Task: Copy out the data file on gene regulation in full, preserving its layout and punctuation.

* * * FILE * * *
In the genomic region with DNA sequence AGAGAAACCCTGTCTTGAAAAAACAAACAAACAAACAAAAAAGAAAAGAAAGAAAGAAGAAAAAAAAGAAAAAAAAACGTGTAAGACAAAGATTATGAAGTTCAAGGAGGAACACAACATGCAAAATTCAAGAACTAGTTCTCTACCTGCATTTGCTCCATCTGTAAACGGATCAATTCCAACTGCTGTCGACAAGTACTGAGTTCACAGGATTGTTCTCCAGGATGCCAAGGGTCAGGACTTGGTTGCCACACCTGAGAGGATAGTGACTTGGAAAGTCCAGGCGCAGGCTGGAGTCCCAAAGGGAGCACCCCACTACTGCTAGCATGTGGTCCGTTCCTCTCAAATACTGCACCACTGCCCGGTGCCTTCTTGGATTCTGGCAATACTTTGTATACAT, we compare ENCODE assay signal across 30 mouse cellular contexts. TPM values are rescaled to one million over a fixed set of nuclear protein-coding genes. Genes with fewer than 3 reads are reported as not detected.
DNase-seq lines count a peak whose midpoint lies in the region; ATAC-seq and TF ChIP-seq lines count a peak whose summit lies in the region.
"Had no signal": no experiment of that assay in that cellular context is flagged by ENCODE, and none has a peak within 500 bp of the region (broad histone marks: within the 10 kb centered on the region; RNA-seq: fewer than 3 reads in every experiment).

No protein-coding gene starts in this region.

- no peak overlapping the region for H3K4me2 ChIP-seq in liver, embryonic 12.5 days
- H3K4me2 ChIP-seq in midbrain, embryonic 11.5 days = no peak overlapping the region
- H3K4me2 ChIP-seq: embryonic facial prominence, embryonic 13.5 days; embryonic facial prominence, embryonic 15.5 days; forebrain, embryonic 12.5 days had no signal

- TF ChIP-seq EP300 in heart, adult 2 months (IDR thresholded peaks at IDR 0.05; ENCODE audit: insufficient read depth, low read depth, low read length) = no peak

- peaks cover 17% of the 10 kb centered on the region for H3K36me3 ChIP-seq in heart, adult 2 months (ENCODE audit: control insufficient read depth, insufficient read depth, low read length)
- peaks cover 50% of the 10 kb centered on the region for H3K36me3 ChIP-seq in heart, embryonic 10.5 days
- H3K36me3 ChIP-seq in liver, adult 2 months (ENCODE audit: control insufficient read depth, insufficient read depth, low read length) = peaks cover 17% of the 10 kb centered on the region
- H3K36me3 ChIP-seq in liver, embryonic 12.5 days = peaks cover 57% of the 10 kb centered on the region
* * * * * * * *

In the genomic region with DNA sequence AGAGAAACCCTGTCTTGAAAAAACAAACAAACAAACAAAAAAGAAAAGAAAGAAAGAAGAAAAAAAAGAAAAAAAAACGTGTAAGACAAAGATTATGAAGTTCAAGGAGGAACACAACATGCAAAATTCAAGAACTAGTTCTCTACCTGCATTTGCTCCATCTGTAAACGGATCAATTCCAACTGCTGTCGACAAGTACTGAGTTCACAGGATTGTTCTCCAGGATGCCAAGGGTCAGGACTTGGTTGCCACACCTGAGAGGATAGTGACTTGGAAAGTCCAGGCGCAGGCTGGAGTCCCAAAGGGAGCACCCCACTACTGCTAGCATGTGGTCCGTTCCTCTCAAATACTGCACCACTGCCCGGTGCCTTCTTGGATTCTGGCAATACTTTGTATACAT, we compare ENCODE assay signal across 30 mouse cellular contexts. TPM values are rescaled to one million over a fixed set of nuclear protein-coding genes. Genes with fewer than 3 reads are reported as not detected.
DNase-seq lines count a peak whose midpoint lies in the region; ATAC-seq and TF ChIP-seq lines count a peak whose summit lies in the region.
"Had no signal": no experiment of that assay in that cellular context is flagged by ENCODE, and none has a peak within 500 bp of the region (broad histone marks: within the 10 kb centered on the region; RNA-seq: fewer than 3 reads in every experiment).

No protein-coding gene starts in this region.

- no peak overlapping the region for H3K4me2 ChIP-seq in liver, embryonic 12.5 days
- H3K4me2 ChIP-seq in midbrain, embryonic 11.5 days = no peak overlapping the region
- H3K4me2 ChIP-seq: embryonic facial prominence, embryonic 13.5 days; embryonic facial prominence, embryonic 15.5 days; forebrain, embryonic 12.5 days had no signal

- TF ChIP-seq EP300 in heart, adult 2 months (IDR thresholded peaks at IDR 0.05; ENCODE audit: insufficient read depth, low read depth, low read length) = no peak

- peaks cover 17% of the 10 kb centered on the region for H3K36me3 ChIP-seq in heart, adult 2 months (ENCODE audit: control insufficient read depth, insufficient read depth, low read length)
- peaks cover 50% of the 10 kb centered on the region for H3K36me3 ChIP-seq in heart, embryonic 10.5 days
- H3K36me3 ChIP-seq in liver, adult 2 months (ENCODE audit: control insufficient read depth, insufficient read depth, low read length) = peaks cover 17% of the 10 kb centered on the region
- H3K36me3 ChIP-seq in liver, embryonic 12.5 days = peaks cover 57% of the 10 kb centered on the region